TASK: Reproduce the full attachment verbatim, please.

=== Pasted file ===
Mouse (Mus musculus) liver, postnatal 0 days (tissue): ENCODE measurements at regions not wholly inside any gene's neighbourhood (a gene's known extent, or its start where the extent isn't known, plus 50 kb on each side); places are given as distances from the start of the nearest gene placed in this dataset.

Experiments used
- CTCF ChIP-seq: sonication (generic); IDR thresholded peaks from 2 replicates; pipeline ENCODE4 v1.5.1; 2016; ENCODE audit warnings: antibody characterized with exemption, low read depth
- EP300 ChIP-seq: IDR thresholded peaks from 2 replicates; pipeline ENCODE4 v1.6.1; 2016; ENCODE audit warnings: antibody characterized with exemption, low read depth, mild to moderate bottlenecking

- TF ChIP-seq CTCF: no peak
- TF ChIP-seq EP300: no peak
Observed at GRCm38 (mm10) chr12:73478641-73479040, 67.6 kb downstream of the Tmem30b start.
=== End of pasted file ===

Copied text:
Mouse (Mus musculus) liver, postnatal 0 days (tissue): ENCODE measurements at regions not wholly inside any gene's neighbourhood (a gene's known extent, or its start where the extent isn't known, plus 50 kb on each side); places are given as distances from the start of the nearest gene placed in this dataset.

Experiments used
- CTCF ChIP-seq: sonication (generic); IDR thresholded peaks from 2 replicates; pipeline ENCODE4 v1.5.1; 2016; ENCODE audit warnings: antibody characterized with exemption, low read depth
- EP300 ChIP-seq: IDR thresholded peaks from 2 replicates; pipeline ENCODE4 v1.6.1; 2016; ENCODE audit warnings: antibody characterized with exemption, low read depth, mild to moderate bottlenecking

- TF ChIP-seq CTCF: no peak
- TF ChIP-seq EP300: no peak
Observed at GRCm38 (mm10) chr12:73478641-73479040, 67.6 kb downstream of the Tmem30b start.